Lets Go Trig-Point Hunting

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Back in the beginning of December 2016 I blogged about using other interests coupled with walking as a form of motivation to get outside. Well as a follow on from that blog I am looking at the pastime of Trig-point ‘bagging’.

If you have not come across Trig-points before, they are the common name for “triangulation pillars”. These are concrete pillars, about 4′ tall, which were used by the Ordnance Survey in order to determine the layout of the country and create accurate maps. They are generally found on the highest bit of ground in the area, so that there is a direct line of sight from one pillar to the next. By placing a theodolite on the top of the pillar, accurate angles between pairs of nearby trig-points could be measured in a process known as Triangulation.
se-006-summit-trig

There are over 6000 trig-points scattered across the UK from the north of Scotland to the west of Wales, wherever you go you will not be very far from one.  However, if you are not able to travel far from home then that is not a problem.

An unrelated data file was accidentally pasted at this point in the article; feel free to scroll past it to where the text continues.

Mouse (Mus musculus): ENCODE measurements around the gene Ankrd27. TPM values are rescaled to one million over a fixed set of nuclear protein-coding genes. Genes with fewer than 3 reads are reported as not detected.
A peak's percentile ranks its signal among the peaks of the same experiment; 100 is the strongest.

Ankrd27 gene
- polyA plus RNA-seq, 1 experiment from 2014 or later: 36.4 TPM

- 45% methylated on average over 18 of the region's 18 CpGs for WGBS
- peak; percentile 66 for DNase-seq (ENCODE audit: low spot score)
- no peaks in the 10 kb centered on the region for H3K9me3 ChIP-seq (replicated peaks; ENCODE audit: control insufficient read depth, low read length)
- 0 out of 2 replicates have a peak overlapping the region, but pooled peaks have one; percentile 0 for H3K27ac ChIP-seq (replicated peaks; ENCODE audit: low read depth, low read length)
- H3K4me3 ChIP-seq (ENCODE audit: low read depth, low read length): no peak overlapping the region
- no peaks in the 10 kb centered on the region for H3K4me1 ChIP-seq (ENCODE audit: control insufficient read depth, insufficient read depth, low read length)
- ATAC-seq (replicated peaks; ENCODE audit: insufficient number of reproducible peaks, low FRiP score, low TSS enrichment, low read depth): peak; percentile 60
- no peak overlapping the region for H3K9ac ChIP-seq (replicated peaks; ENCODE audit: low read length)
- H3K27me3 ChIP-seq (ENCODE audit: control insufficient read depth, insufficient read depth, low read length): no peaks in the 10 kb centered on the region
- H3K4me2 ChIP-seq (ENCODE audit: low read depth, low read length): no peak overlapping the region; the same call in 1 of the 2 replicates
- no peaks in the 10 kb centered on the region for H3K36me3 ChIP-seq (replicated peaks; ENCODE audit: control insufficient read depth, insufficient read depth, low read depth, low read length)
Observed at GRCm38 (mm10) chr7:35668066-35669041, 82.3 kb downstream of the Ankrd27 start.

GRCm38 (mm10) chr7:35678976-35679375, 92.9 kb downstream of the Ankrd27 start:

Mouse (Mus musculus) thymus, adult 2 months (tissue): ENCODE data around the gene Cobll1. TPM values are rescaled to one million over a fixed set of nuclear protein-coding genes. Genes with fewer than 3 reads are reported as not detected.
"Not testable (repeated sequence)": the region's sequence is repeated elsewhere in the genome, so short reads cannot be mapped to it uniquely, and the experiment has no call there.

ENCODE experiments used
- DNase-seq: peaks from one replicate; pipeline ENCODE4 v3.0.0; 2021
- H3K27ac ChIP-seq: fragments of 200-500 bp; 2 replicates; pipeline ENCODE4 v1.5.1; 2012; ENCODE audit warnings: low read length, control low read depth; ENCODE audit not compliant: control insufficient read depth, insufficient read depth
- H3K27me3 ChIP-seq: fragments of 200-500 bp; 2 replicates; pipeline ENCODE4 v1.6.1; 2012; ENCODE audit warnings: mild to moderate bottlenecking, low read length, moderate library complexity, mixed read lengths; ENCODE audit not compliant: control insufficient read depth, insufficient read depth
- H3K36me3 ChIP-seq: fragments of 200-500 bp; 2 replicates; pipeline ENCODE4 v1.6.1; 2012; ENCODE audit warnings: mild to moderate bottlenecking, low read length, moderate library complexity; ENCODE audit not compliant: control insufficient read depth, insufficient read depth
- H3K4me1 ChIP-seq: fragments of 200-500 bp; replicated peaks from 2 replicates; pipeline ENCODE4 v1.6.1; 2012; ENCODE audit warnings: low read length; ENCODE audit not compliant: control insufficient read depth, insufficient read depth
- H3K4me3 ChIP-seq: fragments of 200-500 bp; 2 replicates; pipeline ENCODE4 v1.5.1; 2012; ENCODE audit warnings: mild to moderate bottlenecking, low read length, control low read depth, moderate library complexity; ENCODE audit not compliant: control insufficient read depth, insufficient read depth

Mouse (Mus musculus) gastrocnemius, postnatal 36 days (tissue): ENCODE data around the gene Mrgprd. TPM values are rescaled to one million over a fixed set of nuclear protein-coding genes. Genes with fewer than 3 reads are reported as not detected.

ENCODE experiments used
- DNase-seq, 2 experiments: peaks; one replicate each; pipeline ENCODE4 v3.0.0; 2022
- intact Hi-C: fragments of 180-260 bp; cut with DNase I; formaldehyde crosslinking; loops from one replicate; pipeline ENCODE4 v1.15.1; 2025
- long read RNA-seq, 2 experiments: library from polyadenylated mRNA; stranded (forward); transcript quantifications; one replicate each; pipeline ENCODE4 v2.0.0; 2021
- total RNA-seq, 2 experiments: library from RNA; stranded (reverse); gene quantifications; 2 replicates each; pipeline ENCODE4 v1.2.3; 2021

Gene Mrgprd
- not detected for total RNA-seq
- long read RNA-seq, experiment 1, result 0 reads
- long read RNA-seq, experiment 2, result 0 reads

trigs-in-hants
I have shown Hampshire as an example – the dots represents each of the 100’s of trig-points in the county. Although they tend to be placed on ‘high ground’ many are easily accessible from roads without too much climbing or scrambling. As an example – I have 12 trig-points within 7 miles of my quiet village location.

Not sure where to start?  That is the easy bit – visit trigpointing.uk where you can create your own account see where the nearest trig-points are to you and start ‘bagging’. They also provide an easy to use smartphone App which, at a glance, shows you the nearest trig-points, wherever you are.
app

Take the Grand Children with you and make it into an adventure, they will love the fact that they can use their smartphones and the app to go hunting outdoors in the fresh air. Some of them are hidden under vegetation (the trig-points, not the Grand Children) so may require a little more searching for, thereby increasing the anticipation and fun to be had.

Still not convinced? Then have a look at the website of my colleague and fellow Ordnance Survey GetOutside Champion Tracy Purnell – mynyddblaidd.weebly.com You just can’t help but love Tracy and her two beautiful dogs, Asher & Marley. They are the epitome of trig-point bagging.

On a personal note – I am able to couple 3 different activities together when I visit trig-points.  As a Radio Amateur I communicate with other ‘Radio Hams’ from the trig-points as part of an award scheme.  So I can walk, talk & trig bag all at the same time (and they said men couldn’t multi-task!).

For further details about trig-points see the OS history of the trig

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